Growth investing hasn’t cooled even as big price swings have rattled U.S. stock markets
By Gunjan Banerji, Updated April 23, 2020
Investing in companies promising high growth in the future has become a profitable way to play rising and falling markets alike.
Investors have flocked to growth stocks for years now, a bet that hasn’t cooled even as many are anticipating a recession ahead and the U.S. stock market has been roiled by some of the biggest swings in history.
These companies promise rapid growth, often as a result of novel and exclusive products. Investing in growth stocks is typically considered an “‘offensive’ strategy,” one that many expect to outperform in ascending markets, but underperform as the economy takes a dive, according to Jim Paulsen, chief investment strategist at the Leuthold Group.
Over the past 15 years, growth investing has outperformed during both rising and falling markets, according to Mr. Paulsen, a marked shift from prior decades.
“From 2005 forward, the growth style has exhibited the unique character of being an investment for all seasons,” Mr. Paulsen wrote in a note Tuesday.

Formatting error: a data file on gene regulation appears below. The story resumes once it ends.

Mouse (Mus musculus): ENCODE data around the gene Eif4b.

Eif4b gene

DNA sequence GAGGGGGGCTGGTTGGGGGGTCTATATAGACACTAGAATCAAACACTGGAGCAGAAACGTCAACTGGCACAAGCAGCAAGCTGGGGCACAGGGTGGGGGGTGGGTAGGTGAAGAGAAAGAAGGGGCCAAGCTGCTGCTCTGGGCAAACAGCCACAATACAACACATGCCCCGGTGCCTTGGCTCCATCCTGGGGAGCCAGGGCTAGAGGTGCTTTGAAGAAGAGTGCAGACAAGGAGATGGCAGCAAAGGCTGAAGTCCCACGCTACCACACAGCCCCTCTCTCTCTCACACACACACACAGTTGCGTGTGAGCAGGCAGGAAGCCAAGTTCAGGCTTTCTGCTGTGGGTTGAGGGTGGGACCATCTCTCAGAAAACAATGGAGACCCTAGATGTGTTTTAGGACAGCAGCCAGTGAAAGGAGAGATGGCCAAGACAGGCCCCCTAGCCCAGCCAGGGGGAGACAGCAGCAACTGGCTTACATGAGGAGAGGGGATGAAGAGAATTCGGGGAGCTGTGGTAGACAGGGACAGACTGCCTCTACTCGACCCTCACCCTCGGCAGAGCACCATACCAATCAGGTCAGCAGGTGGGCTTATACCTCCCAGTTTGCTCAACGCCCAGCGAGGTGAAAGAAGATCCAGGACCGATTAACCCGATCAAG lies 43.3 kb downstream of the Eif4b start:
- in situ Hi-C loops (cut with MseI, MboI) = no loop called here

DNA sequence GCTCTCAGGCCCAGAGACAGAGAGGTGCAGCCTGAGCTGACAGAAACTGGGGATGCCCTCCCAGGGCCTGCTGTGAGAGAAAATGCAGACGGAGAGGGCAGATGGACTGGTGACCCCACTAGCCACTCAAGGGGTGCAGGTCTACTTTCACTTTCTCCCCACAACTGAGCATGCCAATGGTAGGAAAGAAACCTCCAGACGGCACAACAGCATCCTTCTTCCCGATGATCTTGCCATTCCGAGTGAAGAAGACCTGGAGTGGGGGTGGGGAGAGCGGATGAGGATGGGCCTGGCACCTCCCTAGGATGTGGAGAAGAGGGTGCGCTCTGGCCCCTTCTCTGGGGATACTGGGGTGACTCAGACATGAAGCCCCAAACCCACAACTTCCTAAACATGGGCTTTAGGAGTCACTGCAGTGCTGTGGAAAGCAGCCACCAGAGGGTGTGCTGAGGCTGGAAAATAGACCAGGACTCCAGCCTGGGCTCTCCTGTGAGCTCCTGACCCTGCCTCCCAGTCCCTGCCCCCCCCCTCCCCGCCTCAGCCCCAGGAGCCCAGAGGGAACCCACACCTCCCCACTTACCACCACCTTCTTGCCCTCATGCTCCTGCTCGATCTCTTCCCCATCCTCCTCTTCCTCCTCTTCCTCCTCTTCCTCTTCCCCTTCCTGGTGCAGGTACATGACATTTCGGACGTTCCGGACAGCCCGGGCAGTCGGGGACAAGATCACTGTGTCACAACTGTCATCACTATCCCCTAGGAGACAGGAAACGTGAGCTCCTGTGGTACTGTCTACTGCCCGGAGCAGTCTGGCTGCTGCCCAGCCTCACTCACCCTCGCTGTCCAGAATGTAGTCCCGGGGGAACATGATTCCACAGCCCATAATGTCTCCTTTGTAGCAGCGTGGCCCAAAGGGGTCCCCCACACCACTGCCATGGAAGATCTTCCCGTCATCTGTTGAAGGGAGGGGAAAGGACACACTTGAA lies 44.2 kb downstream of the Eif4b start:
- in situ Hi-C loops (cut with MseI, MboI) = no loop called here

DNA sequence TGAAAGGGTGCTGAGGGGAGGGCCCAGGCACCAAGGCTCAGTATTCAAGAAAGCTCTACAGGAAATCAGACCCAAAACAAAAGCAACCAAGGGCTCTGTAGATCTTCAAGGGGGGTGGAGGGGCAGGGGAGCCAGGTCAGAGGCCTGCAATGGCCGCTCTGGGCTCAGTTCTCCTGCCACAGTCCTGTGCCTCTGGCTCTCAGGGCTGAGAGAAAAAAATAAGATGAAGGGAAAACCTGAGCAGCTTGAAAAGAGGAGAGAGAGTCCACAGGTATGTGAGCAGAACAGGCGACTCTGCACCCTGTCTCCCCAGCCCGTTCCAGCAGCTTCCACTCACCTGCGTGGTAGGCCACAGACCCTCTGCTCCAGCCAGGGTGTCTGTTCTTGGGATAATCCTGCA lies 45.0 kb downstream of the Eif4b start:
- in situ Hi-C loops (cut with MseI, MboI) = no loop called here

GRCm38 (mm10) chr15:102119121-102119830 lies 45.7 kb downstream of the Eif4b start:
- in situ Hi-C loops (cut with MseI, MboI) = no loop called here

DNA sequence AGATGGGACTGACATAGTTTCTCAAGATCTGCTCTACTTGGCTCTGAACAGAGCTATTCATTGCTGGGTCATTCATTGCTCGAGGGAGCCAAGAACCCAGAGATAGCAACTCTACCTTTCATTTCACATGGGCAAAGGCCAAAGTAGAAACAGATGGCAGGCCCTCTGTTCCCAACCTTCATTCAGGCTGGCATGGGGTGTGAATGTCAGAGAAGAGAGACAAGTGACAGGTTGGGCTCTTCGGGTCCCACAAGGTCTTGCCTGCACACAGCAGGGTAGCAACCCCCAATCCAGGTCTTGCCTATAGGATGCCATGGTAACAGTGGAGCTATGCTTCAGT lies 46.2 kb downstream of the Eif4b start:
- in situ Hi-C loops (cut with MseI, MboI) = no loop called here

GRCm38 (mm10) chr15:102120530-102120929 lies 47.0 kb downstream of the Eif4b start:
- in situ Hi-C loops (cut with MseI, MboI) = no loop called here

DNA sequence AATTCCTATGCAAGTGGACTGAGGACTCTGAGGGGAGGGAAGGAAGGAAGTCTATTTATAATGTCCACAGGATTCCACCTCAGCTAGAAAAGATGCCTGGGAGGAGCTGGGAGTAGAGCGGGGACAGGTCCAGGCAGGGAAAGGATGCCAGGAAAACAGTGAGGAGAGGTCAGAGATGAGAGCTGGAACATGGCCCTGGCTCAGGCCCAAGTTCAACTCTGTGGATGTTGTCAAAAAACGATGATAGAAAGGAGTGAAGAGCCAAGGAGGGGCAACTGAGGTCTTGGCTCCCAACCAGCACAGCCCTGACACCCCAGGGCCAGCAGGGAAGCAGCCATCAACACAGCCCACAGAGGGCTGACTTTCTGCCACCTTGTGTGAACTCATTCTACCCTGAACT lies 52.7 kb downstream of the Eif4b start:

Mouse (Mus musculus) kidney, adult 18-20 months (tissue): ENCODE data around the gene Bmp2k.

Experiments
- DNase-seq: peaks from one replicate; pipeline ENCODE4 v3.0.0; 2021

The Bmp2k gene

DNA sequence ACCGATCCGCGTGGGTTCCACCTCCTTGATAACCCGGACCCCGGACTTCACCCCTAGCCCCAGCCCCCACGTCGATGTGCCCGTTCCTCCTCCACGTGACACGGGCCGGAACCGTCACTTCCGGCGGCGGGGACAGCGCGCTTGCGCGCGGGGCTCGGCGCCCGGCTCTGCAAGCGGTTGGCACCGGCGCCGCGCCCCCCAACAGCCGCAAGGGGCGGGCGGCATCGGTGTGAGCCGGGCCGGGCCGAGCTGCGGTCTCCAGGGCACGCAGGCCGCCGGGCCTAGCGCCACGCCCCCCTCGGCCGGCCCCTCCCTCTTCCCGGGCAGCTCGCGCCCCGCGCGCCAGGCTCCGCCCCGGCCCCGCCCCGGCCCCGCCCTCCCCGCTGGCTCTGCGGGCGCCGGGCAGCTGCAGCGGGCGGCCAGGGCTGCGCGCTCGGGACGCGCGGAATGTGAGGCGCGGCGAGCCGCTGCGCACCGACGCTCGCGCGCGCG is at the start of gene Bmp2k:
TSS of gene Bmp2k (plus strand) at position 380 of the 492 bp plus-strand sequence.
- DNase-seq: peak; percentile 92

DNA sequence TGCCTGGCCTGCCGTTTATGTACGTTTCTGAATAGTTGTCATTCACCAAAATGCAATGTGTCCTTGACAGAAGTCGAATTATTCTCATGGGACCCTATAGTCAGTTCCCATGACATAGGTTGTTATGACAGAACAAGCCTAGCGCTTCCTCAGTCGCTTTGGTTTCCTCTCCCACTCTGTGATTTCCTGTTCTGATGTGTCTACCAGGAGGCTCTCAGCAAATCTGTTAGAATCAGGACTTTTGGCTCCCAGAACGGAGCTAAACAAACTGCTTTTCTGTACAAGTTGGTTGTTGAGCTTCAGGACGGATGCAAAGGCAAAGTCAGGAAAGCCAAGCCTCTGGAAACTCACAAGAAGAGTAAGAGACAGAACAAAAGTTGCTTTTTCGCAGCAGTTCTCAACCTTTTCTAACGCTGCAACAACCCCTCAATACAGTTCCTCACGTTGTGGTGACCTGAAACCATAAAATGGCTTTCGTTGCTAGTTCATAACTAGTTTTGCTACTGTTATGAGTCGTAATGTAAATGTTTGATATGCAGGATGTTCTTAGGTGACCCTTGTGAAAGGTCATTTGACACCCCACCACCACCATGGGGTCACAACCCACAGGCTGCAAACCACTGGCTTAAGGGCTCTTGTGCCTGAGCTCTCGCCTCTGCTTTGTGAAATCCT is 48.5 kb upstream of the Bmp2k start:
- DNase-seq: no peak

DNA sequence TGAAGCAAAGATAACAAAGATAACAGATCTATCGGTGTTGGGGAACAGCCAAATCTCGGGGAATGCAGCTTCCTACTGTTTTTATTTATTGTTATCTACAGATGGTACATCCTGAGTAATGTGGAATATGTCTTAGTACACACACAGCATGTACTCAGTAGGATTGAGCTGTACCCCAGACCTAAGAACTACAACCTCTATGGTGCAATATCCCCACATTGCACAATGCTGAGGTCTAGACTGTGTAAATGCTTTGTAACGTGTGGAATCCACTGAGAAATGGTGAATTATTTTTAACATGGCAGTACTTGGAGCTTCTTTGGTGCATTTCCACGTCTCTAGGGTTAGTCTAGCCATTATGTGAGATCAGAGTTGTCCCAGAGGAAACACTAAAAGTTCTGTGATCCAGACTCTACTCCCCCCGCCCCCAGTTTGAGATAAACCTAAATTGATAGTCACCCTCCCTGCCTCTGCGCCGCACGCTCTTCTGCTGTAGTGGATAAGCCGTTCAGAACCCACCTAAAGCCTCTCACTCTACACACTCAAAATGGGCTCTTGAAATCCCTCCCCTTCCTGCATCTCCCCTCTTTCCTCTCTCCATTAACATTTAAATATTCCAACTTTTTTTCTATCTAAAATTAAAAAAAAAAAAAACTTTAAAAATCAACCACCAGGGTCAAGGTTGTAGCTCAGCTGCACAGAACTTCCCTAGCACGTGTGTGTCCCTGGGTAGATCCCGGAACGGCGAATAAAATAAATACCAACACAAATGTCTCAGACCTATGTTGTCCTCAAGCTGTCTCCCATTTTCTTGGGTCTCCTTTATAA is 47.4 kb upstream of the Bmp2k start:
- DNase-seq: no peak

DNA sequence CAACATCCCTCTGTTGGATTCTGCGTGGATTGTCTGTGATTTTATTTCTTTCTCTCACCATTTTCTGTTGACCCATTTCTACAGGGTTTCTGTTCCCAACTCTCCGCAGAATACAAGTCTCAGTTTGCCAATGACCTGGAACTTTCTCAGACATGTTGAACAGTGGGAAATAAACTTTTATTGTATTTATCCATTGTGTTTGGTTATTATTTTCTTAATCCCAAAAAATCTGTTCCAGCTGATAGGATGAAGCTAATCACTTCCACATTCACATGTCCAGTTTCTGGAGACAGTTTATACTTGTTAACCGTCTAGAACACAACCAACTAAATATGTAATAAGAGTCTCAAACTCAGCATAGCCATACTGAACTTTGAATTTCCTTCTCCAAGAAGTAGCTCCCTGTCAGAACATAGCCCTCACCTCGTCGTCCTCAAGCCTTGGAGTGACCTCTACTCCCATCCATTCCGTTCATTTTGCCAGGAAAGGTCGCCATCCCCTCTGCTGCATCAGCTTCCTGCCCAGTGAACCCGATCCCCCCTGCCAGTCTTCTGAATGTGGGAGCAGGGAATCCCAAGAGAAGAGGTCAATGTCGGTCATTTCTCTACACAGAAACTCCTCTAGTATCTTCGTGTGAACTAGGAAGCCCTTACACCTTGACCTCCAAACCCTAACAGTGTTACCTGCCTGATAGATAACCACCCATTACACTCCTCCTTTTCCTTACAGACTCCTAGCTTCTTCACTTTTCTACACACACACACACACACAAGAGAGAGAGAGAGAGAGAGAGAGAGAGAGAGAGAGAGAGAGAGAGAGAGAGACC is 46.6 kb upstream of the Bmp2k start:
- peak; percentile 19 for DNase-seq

The S&P 500 Growth index is down 6.5% this year, while the S&P 500 Value index is down 21% this year, continuing a trend from earlier in the year.
Value stocks are typically defined as companies whose shares trade at a low multiple of their book value, or net worth. Shares of banks and manufacturers have fallen into that category in recent months.
High-growth technology stocks helped power much of the stock market’s 11-year bull market, which came to a halt in March. They have continued to outperform during the recent downturn as investors have wagered that these companies will continue to do well and be able to endure the coronavirus pandemic.
For example, the tech-laden Nasdaq Composite has shed 5.3% this year, compared with the S&P 500’s 13.4% decline. Big tech favorites such as Netflix Inc. NFLX -1.59% and Amazon.com Inc. AMZN -0.40% are up around 30%.